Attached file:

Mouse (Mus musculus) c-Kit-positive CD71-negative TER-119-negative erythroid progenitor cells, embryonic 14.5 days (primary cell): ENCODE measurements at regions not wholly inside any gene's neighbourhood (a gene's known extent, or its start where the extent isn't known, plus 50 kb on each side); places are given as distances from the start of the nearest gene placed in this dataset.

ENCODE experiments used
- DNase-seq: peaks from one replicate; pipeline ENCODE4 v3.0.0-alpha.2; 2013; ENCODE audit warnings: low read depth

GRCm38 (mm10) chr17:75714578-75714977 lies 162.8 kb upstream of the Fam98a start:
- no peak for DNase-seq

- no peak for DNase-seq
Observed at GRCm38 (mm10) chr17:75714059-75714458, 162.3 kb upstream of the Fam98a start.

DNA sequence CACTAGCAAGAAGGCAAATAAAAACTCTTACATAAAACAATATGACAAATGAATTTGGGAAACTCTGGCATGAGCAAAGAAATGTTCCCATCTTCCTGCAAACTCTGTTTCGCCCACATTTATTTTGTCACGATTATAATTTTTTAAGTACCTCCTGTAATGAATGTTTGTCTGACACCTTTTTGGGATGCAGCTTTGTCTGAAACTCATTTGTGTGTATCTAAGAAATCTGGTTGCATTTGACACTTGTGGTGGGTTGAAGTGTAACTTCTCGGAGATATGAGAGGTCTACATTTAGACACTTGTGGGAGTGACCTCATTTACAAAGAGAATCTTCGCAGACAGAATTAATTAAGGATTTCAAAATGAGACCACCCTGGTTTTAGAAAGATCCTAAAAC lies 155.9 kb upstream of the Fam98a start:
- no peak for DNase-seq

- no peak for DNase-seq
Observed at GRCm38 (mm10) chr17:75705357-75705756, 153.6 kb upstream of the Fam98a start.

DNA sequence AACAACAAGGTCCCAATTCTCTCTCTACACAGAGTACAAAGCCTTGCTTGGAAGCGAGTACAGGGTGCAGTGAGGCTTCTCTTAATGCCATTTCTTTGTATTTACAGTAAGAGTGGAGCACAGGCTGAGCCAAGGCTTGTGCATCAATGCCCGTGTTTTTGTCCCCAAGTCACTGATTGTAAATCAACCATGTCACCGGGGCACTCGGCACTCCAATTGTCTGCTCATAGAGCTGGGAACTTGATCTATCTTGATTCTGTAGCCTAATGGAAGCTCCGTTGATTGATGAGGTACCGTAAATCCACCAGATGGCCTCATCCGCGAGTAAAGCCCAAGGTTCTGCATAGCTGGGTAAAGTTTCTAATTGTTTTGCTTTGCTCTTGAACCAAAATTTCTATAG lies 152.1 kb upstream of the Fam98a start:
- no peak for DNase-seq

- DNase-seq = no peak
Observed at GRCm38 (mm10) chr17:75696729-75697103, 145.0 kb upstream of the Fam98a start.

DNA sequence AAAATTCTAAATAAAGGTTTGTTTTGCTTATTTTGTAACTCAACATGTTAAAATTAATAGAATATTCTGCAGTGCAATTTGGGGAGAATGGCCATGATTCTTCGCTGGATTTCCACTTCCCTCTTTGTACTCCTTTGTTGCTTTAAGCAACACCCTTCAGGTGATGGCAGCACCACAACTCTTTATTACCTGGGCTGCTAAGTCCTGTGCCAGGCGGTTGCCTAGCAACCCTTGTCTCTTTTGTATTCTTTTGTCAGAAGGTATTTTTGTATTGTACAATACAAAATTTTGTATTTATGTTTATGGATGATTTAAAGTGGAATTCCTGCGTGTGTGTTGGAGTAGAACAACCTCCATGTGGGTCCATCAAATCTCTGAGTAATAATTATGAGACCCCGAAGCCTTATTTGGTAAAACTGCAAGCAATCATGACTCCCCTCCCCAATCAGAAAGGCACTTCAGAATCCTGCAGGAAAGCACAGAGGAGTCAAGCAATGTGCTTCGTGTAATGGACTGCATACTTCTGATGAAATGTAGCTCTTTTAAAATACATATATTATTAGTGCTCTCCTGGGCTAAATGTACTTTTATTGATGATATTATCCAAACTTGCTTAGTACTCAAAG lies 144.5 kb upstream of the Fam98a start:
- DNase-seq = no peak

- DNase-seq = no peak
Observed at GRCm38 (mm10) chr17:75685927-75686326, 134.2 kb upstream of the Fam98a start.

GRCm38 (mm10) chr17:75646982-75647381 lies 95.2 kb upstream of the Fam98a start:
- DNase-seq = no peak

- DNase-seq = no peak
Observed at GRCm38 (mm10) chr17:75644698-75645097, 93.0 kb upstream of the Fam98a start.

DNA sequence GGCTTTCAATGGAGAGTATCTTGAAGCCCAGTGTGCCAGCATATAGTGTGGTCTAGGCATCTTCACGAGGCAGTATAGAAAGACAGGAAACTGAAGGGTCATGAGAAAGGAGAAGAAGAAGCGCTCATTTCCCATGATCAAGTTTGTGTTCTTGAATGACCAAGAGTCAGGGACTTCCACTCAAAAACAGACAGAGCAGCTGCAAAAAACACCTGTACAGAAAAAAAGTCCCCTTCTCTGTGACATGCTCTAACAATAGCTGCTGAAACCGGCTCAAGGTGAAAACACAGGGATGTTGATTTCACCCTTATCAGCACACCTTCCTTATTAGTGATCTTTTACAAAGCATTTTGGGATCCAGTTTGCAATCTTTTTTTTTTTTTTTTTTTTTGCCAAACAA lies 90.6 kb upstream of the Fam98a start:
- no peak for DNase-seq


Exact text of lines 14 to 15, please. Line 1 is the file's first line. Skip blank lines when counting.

- DNase-seq = no peak
Observed at GRCm38 (mm10) chr17:75696729-75697103, 145.0 kb upstream of the Fam98a start.